How to lie with statistics

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Remember those bags o’cash?

Here’s some more, in an infographic showing the increase in personal tax allowance over several years. And me holding up the relevant page in a book called “How to lie with statistics” all about how showing a change in the size of a figure using a picture may mislead. As I work in a politically restricted post, I emphasise the word “may”

Below is text from the relevant page that I’ve blown up nicely for you.
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The point being, if some number doubles, and this is shown as a bag of cash which is twice the size, then that actually means it’s increased it’s area by 4 times, so it looks much more than it really is.

So I printed off the offending bags o’cash picture and measured the dimensions with a wooden ruler, put the numbers into excel and let maths sort it out. Being as mathz roolz.

The increase between the size of the smallest bag and the biggest is 1.31 times. But the actual numbers on the bags, the increase frim £200 to £593, the thing being measured, is 2.96!

So I apologise. The graphic seriously undersells the actual increase, showing it in bag form as only half the increase what it is in actual cash.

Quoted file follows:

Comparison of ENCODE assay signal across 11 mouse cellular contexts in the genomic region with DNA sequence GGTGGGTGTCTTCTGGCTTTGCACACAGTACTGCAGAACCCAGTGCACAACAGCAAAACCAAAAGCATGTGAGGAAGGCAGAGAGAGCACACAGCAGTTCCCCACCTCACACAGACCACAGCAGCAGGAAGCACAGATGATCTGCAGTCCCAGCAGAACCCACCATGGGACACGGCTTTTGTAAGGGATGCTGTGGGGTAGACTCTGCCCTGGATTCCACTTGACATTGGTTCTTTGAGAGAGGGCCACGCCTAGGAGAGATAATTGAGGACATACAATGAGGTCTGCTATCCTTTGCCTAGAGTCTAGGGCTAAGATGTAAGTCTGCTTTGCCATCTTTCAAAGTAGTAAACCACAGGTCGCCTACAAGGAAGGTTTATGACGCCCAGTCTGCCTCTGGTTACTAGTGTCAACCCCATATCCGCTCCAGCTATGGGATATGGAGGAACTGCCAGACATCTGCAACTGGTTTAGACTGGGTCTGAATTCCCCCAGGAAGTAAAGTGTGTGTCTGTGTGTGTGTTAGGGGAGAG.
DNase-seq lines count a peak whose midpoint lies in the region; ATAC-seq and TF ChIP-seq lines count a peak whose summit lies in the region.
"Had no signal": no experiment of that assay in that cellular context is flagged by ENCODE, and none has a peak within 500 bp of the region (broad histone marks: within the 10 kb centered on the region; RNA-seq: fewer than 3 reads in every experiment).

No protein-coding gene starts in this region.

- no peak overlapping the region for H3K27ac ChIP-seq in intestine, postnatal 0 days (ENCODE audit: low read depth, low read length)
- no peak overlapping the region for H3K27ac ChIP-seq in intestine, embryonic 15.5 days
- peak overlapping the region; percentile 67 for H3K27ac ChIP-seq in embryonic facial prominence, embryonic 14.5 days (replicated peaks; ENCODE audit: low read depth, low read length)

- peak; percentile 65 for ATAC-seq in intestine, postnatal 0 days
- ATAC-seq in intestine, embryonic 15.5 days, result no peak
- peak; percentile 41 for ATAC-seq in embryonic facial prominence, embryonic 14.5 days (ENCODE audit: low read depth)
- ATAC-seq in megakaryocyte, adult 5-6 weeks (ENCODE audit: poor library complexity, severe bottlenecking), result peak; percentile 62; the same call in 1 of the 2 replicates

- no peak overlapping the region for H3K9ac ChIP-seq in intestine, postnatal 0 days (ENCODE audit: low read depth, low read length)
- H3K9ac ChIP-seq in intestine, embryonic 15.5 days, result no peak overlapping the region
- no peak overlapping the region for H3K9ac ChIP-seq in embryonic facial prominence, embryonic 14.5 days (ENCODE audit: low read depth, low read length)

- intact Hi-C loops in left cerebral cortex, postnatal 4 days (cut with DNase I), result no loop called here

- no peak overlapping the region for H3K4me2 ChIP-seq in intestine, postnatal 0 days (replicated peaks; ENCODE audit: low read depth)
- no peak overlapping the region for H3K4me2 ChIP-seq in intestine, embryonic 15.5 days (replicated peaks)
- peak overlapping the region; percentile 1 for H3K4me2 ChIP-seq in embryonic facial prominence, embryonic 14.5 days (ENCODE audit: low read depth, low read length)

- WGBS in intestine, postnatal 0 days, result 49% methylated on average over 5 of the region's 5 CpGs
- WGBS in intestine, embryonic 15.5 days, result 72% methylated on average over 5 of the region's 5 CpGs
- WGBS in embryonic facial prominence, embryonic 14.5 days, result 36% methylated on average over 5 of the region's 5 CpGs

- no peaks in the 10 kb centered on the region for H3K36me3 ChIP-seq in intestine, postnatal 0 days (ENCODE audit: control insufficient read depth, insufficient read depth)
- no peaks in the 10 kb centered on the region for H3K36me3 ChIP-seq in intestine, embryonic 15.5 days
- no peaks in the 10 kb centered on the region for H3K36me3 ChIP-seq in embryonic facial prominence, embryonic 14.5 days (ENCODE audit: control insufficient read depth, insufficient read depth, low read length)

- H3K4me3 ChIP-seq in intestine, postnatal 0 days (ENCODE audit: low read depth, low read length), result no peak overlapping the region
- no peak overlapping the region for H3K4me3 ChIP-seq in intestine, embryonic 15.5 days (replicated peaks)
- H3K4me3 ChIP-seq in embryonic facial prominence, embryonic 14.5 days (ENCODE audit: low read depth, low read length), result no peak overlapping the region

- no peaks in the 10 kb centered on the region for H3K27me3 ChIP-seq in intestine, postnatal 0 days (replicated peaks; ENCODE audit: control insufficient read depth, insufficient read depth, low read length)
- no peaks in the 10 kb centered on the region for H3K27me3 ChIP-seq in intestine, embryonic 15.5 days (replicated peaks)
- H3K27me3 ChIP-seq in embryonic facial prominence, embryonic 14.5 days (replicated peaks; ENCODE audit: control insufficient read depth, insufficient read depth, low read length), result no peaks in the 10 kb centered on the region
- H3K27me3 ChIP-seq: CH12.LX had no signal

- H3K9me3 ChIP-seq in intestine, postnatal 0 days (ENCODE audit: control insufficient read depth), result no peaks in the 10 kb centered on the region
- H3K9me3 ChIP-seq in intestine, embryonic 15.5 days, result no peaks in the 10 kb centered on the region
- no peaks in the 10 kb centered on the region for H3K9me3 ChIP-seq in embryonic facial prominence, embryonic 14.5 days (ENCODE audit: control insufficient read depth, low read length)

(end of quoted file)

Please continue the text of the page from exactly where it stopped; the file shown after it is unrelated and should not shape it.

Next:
Perhaps whoever did this was keenly aware of geeks with wooden rulers just waiting for an unthinking designer to slip up, and so erred on the side of safety. But the point remains, a photo of a bag o’cash getting bigger has little to do with the actual increase. It’s a nice addition to help sell the essence more effectively, but is more graphic than info.

Perhaps they should have employed a small child to do this chart.

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2 Responses to How to lie with statistics

  1. One of the best things I ever did was to study statistics. It stops me being lied to by politicians

    Like

  2. ThinkPurpose says:

    And that very book contains the quote “Statistical thinking will one day be as necessary for efficient citizenship as the ability to read or write.” Attributed to H. G. Wells.

    Like

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